ISPRS Annals of the Photogrammetry, Remote Sensing and Spatial Information Sciences
Publications Copernicus
Articles | Volume X-2-2024
10 Jun 2024
 | 10 Jun 2024

A Novel Approach to Image Retrieval for Vision-Based Positioning Utilizing Graph Topology

Abdelgwad Elashry and Charles Toth

Keywords: Vision-based positioning, Image retrieval, Graph topology, The Bag of Visual Words, Fingerprinting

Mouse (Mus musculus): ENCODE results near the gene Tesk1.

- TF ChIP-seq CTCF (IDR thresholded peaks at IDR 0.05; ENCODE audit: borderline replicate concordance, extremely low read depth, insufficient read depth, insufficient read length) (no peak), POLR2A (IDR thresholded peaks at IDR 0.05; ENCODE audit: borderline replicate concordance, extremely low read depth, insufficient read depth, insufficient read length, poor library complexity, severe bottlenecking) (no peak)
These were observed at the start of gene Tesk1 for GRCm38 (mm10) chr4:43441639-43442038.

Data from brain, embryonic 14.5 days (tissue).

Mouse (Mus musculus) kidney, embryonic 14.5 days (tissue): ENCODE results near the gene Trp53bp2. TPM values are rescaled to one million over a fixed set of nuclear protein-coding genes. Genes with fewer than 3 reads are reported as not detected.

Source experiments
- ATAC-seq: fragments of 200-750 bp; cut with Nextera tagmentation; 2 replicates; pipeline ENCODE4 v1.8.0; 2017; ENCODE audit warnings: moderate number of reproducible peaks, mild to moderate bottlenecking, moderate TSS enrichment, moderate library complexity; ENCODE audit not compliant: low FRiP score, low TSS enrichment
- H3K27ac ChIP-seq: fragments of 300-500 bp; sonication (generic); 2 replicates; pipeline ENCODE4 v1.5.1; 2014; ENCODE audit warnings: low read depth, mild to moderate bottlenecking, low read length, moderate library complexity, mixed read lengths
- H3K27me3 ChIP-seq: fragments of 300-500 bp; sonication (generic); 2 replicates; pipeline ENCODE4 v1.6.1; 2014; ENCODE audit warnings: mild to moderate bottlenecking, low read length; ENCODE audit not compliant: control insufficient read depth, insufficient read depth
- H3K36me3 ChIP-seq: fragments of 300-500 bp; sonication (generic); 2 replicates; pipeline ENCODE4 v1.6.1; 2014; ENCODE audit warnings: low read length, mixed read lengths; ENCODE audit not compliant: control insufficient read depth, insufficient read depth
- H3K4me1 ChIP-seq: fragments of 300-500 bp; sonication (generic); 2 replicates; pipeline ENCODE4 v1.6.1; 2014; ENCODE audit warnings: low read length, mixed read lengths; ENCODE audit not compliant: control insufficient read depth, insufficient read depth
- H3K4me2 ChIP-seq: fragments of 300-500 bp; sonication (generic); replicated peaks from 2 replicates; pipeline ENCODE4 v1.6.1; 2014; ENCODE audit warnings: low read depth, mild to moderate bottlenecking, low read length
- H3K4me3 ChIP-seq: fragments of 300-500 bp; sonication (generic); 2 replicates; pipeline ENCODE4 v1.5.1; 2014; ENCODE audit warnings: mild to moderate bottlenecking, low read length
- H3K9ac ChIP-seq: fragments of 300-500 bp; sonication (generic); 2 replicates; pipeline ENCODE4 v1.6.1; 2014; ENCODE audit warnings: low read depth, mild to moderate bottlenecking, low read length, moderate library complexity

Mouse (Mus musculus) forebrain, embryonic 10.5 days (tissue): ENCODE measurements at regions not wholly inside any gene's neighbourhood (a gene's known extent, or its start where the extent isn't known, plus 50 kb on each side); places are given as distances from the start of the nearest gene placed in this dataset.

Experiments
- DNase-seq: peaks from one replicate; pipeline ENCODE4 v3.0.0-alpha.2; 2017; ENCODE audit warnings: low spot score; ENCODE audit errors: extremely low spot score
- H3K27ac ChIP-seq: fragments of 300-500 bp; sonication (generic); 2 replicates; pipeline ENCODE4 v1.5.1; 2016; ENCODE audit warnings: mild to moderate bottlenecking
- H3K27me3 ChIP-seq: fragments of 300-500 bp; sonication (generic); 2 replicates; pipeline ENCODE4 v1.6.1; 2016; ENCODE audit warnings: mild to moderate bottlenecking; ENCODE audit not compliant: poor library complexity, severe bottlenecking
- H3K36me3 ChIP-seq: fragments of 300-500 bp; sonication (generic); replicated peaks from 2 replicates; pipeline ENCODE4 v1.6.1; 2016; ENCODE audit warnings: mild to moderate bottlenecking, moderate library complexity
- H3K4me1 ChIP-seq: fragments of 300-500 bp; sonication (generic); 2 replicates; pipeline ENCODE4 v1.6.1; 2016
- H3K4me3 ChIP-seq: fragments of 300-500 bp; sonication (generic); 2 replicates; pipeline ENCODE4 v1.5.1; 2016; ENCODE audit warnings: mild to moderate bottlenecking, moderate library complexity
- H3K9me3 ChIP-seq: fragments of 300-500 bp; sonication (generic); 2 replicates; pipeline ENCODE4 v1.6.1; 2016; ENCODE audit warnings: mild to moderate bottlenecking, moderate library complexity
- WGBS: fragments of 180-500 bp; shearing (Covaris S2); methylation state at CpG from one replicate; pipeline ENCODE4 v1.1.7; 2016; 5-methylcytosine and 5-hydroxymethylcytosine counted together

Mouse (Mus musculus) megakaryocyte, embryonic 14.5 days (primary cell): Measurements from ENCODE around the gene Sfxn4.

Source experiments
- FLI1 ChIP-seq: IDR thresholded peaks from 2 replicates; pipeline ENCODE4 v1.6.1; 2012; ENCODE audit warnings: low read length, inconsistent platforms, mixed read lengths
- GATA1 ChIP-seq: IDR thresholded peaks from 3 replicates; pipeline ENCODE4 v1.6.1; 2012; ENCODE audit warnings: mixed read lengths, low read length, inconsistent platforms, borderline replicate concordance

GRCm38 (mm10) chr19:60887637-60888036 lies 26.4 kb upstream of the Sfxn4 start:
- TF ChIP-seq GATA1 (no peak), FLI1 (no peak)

Abstract. This research introduces a novel approach to improve vision-based positioning in the absence of GNSS signals. Specifically, we address the challenge posed by obstacles that alter image information or features, making retrieving the query image from the database difficult. While the Bag of Visual Words (BoVW) is a widely used image retrieval technique, it has a limitation in representing each image with a single histogram vector or vocabulary of visual words, i.e., the emergence of obstacles can introduce new features to the query image, resulting in different visual words. Our study overcomes this limitation by clustering the features of each image using the k-means method and generating a graph for each class. Each node or key point in the graph obtains additional information from its direct neighbors using functions employed in graph neural networks, functioning as a feedforward network with constant parameters. This process generates new embedding nodes, and eventually, global pooling is applied to produce one vector for each graph, representing each image with graph vectors based on objects or feature classes. As a result, each image is represented with graph vectors based on objects or feature classes. In the presence of obstacles covering one or more graphs, there is sufficient information from the query image to retrieve the most relevant image from the database. Our approach was applied to indoor positioning applications, with the database collected in Bolz Hall at The Ohio State University. Traditional BoVW techniques struggle to properly retrieve most query images from the database due to obstacles like humans or recently deployed objects that alter image features. In contrast, our approach has shown progress in image retrieval by representing each image with multiple graph vectors, depending on the number of objects in the image. This helps prevent or mitigate changes in image features caused by obstacles covering or adding features to the image, as demonstrated in the results.